Avoiding caffeine at night is a no-brainer. It stimulates the nervous system, and its effects can last up to eight hours. Look for hidden caffeine in beverages such as non-cola sodas, chocolate and “natural” energy drinks. If you must consume it, do so only in the morning.
While it may seem relaxing to have an alcoholic beverage at night to relax and unwind, even one drink can disrupt sleep patterns in sensitive individuals. People tend to fall asleep more quickly but are affected later in the night when they drink alcohol.
Now that we know what causes insomnia and fitful slumber, let’s examine strategies for sound sleep.
Proper sleep hygiene
An environment conducive to good, deep, uninterrupted sleep is essential. Creating a sleep sanctuary is easier than you may think. Start by making your bedroom as dark as possible. Invest in blackout curtains, unplug glowing gadgets, dim your alarm clock, and consider adding an eye mask if light is still coming into the room. If you are sensitive to noise, use earplugs.
Go to bed at a reasonable time. Ideally, bedtime should be around 10:00 p.m. Studies show the body removes toxins most effectively and produces the most melatonin between 10:00 p.m. and 2:00 a.m.
Getting your body ready for sleep each night also goes a long way toward promoting restful slumber. Take a hot Epsom salt bath, reduce your exposure to blue-light-emitting screens and devices at least two hours before you turn in, have a cup of chamomile tea and don’t exercise in the two hours before bedtime.
A variety of herbal supplements have been proven helpful for sleep. My personal favorites are valerian, hops, lemon balm, chamomile, passionflower and lavender. Most people tolerate them well, and they work by relaxing the nervous system. Some are contraindicated with certain medications, so be sure to consult your doctor when deciding which ones are right for you. Available in capsule or tea form, herbal remedies are an excellent, safe option for promoting sound sleep.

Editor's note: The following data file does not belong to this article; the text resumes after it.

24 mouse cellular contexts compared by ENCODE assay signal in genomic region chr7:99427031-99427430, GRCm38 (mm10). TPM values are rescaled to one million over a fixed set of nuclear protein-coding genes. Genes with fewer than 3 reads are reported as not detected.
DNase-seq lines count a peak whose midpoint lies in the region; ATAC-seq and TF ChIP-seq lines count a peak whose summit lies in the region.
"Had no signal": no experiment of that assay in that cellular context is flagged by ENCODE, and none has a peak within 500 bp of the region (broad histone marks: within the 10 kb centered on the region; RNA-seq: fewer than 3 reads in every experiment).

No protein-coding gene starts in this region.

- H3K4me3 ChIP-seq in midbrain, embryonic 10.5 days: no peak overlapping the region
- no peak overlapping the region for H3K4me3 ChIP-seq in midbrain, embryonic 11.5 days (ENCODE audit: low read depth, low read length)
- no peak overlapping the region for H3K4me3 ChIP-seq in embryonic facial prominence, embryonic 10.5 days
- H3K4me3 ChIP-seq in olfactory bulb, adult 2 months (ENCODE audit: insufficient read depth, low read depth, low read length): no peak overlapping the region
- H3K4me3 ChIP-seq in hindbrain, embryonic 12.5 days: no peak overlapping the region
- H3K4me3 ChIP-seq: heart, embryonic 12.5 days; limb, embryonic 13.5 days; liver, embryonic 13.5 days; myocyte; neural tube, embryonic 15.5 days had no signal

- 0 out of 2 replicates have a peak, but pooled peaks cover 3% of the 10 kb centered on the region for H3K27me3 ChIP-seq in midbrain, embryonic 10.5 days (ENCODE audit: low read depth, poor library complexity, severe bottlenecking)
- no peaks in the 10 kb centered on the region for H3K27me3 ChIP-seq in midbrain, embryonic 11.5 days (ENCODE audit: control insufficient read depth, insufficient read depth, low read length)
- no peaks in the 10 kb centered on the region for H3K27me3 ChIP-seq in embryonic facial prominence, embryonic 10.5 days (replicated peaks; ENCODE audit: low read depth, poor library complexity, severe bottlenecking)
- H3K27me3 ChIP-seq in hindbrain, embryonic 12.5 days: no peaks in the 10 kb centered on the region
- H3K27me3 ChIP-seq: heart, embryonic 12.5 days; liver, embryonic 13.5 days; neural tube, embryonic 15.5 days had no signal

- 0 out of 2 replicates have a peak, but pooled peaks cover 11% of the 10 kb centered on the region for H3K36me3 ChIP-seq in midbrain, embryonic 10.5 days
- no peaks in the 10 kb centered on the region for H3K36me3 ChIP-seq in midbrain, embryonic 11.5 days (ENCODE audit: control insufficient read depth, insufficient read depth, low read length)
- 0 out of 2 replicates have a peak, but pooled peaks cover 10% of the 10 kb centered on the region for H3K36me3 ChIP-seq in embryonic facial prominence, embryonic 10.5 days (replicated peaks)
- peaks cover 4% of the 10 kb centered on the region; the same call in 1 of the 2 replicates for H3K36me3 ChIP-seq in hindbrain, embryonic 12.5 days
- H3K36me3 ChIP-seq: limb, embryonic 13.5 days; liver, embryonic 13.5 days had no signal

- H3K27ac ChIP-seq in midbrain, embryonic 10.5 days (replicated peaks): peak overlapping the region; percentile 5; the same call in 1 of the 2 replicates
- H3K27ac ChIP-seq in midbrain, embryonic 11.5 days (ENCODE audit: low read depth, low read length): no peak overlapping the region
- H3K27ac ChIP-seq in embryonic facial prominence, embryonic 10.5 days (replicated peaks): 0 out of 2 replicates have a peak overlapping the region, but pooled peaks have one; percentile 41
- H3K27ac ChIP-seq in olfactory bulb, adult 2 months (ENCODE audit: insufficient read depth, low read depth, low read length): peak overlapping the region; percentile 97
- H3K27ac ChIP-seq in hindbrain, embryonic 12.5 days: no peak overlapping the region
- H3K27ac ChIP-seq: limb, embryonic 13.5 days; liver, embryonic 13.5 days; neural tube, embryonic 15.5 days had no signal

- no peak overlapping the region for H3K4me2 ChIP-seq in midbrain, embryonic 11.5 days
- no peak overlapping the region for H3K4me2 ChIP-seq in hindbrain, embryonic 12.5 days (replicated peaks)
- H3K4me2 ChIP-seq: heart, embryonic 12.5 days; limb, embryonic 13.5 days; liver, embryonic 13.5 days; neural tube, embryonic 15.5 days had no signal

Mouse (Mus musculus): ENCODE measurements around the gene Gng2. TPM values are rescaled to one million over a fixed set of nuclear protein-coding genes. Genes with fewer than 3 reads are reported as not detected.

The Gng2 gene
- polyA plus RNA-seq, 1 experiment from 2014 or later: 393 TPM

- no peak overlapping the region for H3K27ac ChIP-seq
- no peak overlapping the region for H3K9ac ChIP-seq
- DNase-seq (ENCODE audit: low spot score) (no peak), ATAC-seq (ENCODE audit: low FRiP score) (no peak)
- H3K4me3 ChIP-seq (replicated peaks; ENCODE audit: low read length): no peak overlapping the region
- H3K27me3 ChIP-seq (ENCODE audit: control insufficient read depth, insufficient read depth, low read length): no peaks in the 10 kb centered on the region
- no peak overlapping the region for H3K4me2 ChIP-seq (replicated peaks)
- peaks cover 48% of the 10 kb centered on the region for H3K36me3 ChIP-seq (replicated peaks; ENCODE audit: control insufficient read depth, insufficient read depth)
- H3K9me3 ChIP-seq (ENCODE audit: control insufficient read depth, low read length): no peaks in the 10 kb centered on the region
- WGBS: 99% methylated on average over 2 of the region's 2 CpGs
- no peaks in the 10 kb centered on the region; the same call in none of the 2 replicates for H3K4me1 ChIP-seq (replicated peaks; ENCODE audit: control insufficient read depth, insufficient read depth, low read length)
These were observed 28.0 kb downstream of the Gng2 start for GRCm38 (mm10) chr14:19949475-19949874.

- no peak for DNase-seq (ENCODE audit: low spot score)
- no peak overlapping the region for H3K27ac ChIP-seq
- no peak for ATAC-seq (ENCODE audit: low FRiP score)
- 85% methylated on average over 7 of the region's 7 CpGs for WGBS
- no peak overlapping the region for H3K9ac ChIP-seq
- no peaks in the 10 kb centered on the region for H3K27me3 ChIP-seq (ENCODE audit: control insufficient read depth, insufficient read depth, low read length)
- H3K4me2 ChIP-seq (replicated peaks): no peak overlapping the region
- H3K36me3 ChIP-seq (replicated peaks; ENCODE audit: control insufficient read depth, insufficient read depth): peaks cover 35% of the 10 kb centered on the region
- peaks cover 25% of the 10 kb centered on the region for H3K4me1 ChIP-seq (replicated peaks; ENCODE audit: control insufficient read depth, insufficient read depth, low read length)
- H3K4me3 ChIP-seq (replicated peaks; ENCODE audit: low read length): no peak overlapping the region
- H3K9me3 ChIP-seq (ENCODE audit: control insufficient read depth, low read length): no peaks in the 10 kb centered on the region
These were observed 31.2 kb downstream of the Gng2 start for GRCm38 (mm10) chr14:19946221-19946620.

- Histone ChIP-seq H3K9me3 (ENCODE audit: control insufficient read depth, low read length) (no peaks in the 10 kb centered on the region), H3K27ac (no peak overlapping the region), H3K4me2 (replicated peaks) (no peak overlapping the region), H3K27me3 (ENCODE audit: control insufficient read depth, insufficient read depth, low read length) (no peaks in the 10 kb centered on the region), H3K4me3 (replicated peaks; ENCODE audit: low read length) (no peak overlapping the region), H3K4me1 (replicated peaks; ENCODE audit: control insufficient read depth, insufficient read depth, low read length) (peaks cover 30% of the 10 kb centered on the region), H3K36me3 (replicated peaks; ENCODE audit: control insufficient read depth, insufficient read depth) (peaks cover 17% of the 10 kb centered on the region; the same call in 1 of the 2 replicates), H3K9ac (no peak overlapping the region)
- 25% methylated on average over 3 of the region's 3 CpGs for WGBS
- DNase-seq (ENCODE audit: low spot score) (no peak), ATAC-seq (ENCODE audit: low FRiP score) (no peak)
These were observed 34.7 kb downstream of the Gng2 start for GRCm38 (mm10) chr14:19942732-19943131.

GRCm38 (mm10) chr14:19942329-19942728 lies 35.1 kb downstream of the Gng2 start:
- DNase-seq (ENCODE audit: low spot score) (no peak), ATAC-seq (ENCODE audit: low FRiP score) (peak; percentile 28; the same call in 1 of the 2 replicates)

Amino acids can also help relieve insomnia and restless sleep. Supplements such as 5-HTP, L-tryptophan and GABA are especially beneficial if you experience brain chemistry imbalances. 5-HTP works by increasing serotonin levels. This process is vital as this neurotransmitter regulates sleep, mood, energy and more. L-tryptophan is a precursor to 5-HTP. Some find it works well alone, while others use it with 5-HTP for restful sleep.
You may need to experiment to find what works best for you. Note that if you are taking antidepressant medication, you need to consult your doctor, as these medications also affect serotonin levels and may be contraindicated. Use as directed by your physician.
GABA is another option if the other amino acids don’t do the trick. This calming amino acid is often referred to as “natural Valium” as it is a natural sedative. Again, consult your doctor, as this supplement is contraindicated in some individuals in certain situations.
Perhaps the best-known sleep-related supplement is melatonin. Naturally produced in the pineal gland, this hormone is made at night in the presence of darkness. Exposure to bright light and blue light from TV screens, computers and smartphones inhibits melatonin production. You can increase your body’s natural production of the hormone by reducing exposure to these light sources late at night.